International piracy can only be defeated internationally. With the United States working with nations of the region to depose of a common threat, such an action would be a major plus for American Diplomacy and standing in the world, which is in such a hole after Iraq.

  3. has a great column from the War Nerd on the Somali piracy problem. Simply rooting them out won’t stop new pirates if they are doing it because they are starving.

  4. rawshark says:

    Shouldn’t we address the hostage situaion before we start raiding pirate hangouts? I agree we could end this fast but they have a hole card we should consider.

    ‘Simply rooting them out won’t stop new pirates if they are doing it because they are starving.’

    Clearly you’re not a conservative. They’re doing it because they hate our freedoms, and because they’re Islamofascists and because they’re just plain evil. Why be rational?

  5. Anonymous • Disclaimer says:

    An acquaintance who is in the Navy says he is being deployed to that region to deal with the pirates. I suspect you are going to get your wish.

  6. kishnevi says: • Website

    Actually, the oligarchic structure, by failing to adapt to Rome’s growth, and allowing corruption and cronyism to flourish unchecked (after all, it was Rome that came up with the official patron-client relationship), was what brought Rome down. What worked fine when Rome was a little city fighting with other neighboring little cities did not work fine when the field of play expanded to include the entire Mediterrean. The fiascos of the Gracchi, the Social War, and the proscriptions of Marius and Sulla occurred in the generations preceding Pompey, and already showed the problems existing in full force. And the solution when it eventually arrived turned out to be as much of a problem–in place of oligarchs, an autocrat backed by the military, with corruption undiminished.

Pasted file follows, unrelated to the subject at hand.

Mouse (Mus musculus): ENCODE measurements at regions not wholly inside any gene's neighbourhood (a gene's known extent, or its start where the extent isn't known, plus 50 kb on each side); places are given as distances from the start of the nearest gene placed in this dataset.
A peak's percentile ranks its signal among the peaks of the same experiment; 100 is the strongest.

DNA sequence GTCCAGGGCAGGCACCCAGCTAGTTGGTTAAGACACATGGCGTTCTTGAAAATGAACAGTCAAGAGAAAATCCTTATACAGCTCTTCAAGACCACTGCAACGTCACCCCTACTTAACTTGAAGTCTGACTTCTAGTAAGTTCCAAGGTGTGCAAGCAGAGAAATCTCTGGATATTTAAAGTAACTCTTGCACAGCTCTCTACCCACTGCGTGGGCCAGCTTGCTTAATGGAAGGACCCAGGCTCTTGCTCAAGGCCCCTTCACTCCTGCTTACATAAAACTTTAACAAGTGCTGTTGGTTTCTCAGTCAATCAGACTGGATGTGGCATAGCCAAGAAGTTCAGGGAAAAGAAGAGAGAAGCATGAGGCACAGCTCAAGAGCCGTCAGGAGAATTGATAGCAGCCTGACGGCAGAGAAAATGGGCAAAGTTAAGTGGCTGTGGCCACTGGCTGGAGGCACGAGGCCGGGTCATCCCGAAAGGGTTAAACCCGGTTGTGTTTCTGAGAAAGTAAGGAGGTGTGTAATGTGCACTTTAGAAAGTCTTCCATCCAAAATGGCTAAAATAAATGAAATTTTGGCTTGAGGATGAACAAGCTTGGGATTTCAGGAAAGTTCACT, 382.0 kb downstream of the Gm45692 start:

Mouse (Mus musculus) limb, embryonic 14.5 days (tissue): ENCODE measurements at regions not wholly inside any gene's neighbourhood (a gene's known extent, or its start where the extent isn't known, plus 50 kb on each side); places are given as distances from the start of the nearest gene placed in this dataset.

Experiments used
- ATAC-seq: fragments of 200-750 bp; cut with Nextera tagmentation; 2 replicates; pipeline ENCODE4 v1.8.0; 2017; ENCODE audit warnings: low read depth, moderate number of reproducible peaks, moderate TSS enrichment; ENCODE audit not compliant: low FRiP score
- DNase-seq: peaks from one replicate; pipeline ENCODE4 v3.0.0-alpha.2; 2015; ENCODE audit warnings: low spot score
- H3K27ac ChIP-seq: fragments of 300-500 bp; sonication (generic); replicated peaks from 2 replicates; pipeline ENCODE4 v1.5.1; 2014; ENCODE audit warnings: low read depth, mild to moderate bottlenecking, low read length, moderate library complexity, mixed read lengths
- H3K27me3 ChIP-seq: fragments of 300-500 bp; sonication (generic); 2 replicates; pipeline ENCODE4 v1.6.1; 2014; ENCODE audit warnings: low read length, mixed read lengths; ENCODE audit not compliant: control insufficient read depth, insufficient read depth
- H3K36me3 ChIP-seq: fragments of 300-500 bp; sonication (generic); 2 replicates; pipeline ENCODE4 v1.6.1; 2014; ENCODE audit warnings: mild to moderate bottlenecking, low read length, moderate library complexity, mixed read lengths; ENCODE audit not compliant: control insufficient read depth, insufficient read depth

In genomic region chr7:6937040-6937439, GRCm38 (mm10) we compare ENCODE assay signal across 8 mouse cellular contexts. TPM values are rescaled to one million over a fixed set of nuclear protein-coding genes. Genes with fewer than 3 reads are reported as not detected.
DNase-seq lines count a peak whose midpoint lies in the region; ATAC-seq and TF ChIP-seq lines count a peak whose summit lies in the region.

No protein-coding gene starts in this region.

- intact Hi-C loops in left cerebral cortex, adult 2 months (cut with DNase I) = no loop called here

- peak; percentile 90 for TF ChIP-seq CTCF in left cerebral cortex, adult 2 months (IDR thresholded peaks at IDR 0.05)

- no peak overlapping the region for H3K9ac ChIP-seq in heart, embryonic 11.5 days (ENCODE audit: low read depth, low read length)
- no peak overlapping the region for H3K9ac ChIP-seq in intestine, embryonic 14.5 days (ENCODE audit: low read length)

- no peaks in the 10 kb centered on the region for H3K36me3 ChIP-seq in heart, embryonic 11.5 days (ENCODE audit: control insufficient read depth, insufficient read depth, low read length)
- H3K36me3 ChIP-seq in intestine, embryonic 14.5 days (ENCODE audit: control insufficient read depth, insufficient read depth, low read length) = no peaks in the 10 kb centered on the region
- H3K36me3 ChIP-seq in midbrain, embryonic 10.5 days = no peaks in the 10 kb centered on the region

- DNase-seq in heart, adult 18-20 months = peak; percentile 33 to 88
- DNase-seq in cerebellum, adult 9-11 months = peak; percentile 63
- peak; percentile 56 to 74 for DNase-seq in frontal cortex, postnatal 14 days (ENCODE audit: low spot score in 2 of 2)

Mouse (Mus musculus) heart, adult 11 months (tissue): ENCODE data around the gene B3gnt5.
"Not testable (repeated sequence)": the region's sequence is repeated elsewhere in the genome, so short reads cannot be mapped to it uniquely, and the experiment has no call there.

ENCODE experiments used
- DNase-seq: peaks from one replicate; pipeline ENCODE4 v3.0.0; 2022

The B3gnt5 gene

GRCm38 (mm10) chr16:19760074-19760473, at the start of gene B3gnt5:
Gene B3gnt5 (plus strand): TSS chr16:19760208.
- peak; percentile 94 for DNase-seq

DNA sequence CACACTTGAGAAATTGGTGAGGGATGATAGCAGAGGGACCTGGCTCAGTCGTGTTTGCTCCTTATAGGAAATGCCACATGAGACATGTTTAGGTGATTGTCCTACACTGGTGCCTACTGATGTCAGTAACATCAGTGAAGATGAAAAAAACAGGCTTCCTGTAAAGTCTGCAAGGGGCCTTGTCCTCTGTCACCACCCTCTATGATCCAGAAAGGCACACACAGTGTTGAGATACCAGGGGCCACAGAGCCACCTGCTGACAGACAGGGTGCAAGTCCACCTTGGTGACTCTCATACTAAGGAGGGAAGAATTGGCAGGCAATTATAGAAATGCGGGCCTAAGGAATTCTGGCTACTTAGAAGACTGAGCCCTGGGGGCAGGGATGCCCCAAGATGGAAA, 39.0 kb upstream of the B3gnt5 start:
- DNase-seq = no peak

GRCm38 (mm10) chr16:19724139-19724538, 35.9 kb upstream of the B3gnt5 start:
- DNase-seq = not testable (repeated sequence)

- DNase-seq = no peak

7. RKU says:

    This brings to mind the late Sam Francis’s notion of “Anarcho-Tyranny”, but extended to the international category.

    We go around the world attacking lots of countries for no logical reason and endlessly meddling in things that don’t concern us…

    Meanwhile, gangs of pirates begin hijacking huge oil-tankers sailing down rom the Persian Gulf, and nobody does anything about it…

  8. Peter says:

    Sorry, pirates that commandeer supertankers and engage in firefights with Indian warships are NOT starving. In fact, they’re fed quite well for the region, which may be a reason why there are so many of them. This whole “just throw money at the poor people and all crime will go away” is so utterly inane that I get physically sick just writing it. Crime occurs at all levels of society and is not the exclusive realm of the poor and/or starving. And if people in Somalia are starving, that’s most likely due to people like the pirates, who have the weaponry and prevent average civilians from being able to farm or hunt the enormous herds of antelope and camels that roam throughout Somalia.